“Um,” the woman said. “You know what? I’ll wrap it myself.”
She’d just dropped $5 in the donation can. And I was mangling the hell out of the wrapping paper. Honestly, I don’t think I was doing that poorly wrapping the book. She clearly thought different, but agreed that I could at least hand her pieces of scotch tape.
“Don’t worry about it,” my wrapping partner said. “She’s got OCD.”
I think she was just telling me that to soothe my bruised ego.
Honestly, I don’t know why I’d volunteered to wrap. Actually, that’s a lie: I was doing it for a charity. I was doing it to help out a friend, who already gives too much of herself for an assortment of good, decent causes. I was doing it to feel like I’d participated in something good. I was doing it because for a few hours at least I would feel like I worked in a bookstore again. Yeah, sometimes I really miss Borders.
The charity I was wrapping for was the DC Books to Prison Project, which provides books to prisoners around the country, and develops and supports local prison libraries. When I first moved to DC, my friend had told me about her work here, and I was intrigued. It’s the Bookseller in me, I guess, whether it’s helping someone standing at an information desk, or someone writing a letter asking for a selection from a particular genre, it’s got the same appeal.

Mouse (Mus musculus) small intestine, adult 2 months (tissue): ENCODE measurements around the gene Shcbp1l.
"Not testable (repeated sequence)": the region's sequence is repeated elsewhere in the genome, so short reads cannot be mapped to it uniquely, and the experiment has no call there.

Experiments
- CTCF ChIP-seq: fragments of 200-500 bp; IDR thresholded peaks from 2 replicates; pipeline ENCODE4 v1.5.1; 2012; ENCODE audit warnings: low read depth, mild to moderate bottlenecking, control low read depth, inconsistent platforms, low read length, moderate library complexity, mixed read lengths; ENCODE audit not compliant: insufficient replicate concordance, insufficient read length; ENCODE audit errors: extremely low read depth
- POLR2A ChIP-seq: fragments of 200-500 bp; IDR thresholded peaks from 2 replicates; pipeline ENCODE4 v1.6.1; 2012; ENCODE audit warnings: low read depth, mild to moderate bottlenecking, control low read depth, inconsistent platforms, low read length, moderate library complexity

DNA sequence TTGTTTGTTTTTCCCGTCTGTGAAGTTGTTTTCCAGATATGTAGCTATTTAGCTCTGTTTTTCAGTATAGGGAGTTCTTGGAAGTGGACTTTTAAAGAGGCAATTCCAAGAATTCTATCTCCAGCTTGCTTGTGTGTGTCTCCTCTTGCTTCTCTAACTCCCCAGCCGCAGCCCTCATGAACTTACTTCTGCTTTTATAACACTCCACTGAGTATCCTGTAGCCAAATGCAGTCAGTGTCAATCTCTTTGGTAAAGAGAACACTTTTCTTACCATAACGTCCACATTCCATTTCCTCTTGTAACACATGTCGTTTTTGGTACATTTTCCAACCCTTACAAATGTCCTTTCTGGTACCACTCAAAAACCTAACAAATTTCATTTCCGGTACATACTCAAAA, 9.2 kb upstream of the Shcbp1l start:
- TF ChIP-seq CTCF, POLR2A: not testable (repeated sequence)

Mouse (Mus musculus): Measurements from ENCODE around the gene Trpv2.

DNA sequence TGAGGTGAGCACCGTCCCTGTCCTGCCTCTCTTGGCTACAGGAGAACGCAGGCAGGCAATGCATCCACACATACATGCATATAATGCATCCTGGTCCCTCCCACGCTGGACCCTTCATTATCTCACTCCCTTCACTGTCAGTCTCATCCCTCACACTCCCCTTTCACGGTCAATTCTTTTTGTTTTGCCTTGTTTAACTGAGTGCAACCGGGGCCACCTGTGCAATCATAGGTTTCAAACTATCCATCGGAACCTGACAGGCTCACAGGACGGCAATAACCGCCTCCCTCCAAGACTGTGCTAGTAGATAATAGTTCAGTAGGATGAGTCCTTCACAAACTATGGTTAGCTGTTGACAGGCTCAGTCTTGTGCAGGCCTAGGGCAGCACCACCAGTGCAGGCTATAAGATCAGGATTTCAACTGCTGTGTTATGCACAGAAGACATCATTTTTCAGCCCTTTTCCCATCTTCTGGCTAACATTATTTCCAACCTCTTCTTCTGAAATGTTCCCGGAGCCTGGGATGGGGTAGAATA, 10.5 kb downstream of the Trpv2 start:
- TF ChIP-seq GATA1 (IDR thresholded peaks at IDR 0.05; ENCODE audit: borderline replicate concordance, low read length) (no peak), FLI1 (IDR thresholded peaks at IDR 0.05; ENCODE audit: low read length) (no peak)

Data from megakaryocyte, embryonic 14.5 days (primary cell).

I was surprised by how slow the night was. At first it was just the two of us, but two other women arrived shortly after we’d started, and so what had been an under-staffed night (which is why I’d been inspired to volunteer in the first place) because a way crowded, and way slow, evening. There weren’t many people wanting to get their gifts wrapped, and the store itself seemed pretty slow for a “less than two weeks until Christmas” shopping season.
But I had a pretty good night. For one thing, I learned some tricks to wrapping I’d never before known. And for another thing, I met a few new friends. And for another thing I got to work in a bookstore again.